While our state is fortunate to have a health care system renowned for high quality we all also recognize that services and prescription meds are often quite costly. The bill has many components and I invite you to read them. You can find it, and the text of the 44 amendments, at this link -


Tuesday, November 12, 2019

State House Hearing on Gas Pipeline Safety Bills

On September 13, 2018 the lives and livelihoods of tens of thousands of residents and workers of the Merrimack Valley were disrupted and put into grave risk by explosions, fires and widespread destruction caused by gas leaks.

Today, at a State House hearing of the legislature's Committee on Telecommunications, Utilities, and Energy I offered testimony in support of legislation aimed at protecting public safety and the loss of property from natural gas. I filed Senate Bill 2013, An Act Ensuring Public Safety At Natural Gas Sites, which directs the Department of Public Utilities to develop regulations to ensure that natural gas pressure is monitored by qualified professionals at each site where gas work is being performed involving the pressurization of transmission lines, to support an urgent recommendation of the National Transportation Safety Board, the federal agency that investigated the catastrophe. The NTSB's safety recommendations said "Gas main pressures should be continually monitored during these modifications and assets should be placed at critical locations to immediately shut down the system if abnormal operations are detected." This is exactly in keeping with the bill I filed.

The legislative delegation representing Andover, Lawrence and North Andover stood strong today in support of legislation to protect all of us in the Commonwealth.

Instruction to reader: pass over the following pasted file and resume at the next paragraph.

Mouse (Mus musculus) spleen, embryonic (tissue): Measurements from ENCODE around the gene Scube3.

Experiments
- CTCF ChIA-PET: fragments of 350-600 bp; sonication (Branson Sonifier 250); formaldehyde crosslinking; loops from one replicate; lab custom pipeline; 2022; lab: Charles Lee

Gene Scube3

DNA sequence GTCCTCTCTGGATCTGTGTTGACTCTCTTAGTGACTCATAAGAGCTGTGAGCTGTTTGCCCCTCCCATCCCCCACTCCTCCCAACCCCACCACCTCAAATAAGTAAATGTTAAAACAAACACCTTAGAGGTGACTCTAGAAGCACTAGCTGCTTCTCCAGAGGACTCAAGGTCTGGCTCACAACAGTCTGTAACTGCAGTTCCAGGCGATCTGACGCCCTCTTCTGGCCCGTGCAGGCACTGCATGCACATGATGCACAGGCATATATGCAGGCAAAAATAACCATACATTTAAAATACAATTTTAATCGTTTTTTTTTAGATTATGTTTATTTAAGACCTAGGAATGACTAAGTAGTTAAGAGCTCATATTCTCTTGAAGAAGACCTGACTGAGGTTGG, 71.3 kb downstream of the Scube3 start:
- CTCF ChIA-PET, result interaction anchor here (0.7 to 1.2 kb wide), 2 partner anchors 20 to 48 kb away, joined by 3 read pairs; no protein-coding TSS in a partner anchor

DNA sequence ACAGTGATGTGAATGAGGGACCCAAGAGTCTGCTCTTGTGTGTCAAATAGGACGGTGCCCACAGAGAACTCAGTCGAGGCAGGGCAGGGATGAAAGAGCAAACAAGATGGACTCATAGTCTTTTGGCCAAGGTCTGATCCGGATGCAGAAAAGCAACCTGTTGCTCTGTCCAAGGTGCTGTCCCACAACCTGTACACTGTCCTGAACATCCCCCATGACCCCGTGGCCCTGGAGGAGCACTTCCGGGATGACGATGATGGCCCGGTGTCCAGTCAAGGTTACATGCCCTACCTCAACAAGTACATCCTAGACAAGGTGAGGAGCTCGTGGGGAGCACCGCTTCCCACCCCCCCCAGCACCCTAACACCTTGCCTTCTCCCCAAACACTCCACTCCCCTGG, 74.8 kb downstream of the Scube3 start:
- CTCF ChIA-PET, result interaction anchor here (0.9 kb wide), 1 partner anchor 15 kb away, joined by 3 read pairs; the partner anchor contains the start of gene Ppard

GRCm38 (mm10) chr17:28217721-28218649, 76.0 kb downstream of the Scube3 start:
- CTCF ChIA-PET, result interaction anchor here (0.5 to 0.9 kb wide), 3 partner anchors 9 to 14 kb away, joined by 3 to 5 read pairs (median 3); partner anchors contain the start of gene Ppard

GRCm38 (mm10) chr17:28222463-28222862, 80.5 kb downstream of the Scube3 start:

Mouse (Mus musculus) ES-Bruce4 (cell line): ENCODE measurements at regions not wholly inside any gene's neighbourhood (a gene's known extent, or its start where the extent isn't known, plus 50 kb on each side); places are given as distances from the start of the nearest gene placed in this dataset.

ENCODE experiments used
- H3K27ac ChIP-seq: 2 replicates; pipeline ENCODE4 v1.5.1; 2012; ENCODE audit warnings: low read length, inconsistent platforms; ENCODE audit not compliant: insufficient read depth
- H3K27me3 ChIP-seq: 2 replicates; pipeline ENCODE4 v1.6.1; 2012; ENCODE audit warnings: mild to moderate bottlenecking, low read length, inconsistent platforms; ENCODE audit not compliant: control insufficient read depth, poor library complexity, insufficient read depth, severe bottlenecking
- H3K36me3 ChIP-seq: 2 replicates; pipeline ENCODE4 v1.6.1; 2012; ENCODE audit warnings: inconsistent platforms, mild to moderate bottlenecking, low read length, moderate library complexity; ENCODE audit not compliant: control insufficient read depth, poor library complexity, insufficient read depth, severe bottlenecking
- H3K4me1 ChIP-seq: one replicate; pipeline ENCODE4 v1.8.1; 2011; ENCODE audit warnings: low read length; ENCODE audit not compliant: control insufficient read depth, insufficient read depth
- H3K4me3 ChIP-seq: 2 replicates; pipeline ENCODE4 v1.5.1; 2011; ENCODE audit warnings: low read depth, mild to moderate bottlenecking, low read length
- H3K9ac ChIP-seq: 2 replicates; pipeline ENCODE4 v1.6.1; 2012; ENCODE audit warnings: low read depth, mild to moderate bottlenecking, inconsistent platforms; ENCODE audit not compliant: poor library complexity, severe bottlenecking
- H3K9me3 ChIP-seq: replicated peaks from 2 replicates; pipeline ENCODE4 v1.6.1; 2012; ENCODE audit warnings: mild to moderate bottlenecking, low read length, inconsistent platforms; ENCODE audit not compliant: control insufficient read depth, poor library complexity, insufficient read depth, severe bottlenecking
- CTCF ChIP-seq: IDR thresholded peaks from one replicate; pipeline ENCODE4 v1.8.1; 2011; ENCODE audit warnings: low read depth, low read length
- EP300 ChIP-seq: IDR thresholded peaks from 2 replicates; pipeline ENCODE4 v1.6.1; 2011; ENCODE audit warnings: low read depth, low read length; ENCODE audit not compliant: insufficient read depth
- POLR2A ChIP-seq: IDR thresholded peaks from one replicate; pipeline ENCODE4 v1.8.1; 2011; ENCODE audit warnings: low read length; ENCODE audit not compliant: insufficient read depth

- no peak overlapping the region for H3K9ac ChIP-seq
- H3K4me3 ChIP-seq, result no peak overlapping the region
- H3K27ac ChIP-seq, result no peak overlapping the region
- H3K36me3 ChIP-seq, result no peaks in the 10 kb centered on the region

The factors that caused the severe and long lasting hardships experienced by residents, local businesses, and the tragic loss of life caused by the gas explosions and fires are now better understood and we have well-reasoned proposals to protect the public ready for advancement.

With: State Senator Barry Finegold, State Senator Diana DiZoglio, Representative Frank Moran, Representative Tram T Nguyen, Representative Marcos Devers, Representative Christina Minicuccii, Lawrence Mayor Dan Rivera, former North Andover Town Manager and state Comptroller Andrew Maylor, Andover Town Manager Andrew Flanagan and others.


Monday, November 11, 2019

Veterans Day 2019

Veterans Day is today, November 11th. Please join me in remembering our military veterans. There are events and ceremonies planned in communities throughout the Commonwealth and across the country - your attendance will be most welcomed.

The unyielding and unchanging core principals of our nation; freedom, liberty, and justice expressed in our founding documents would be unrealized without the bravery and sacrifices of our veterans.

We are blessed to have had men and women wear the uniforms of our military organizations to take actions to defend, preserve, and promote those values and principles here and around the world. The family members of our veterans, and of those who wear the uniform today as members, also deserve our deep appreciation.

Patriotism is alive, the vitality of those who served our nation from the War of Independence to this day continues to beat in our hears, and all U.S. veterans, and those who are currently serving, should know that they are appreciated by the citizens of this great nation. Again, I welcome and invite you to attend one of the many ceremonies that will take place today and encourage you to express your gratitude to these great veterans anytime you can.


Thursday, November 7, 2019

Senate Passes Campaign Finance Reform Bill

Senate Passes Campaign Finance Reform Bill

Legislation Bolsters Transparency and Accountability


BOSTONThe Massachusetts State Senate on Thursday unanimously passed An Act relative to campaign finance, sponsored by State Senator Diana DiZoglio (D-Methuen), which increases transparency and accountability in the Commonwealth’s elections by reforming fiscal reporting requirements.  The bill also establishes a commission to study allowing the use of campaign funds for family-related care.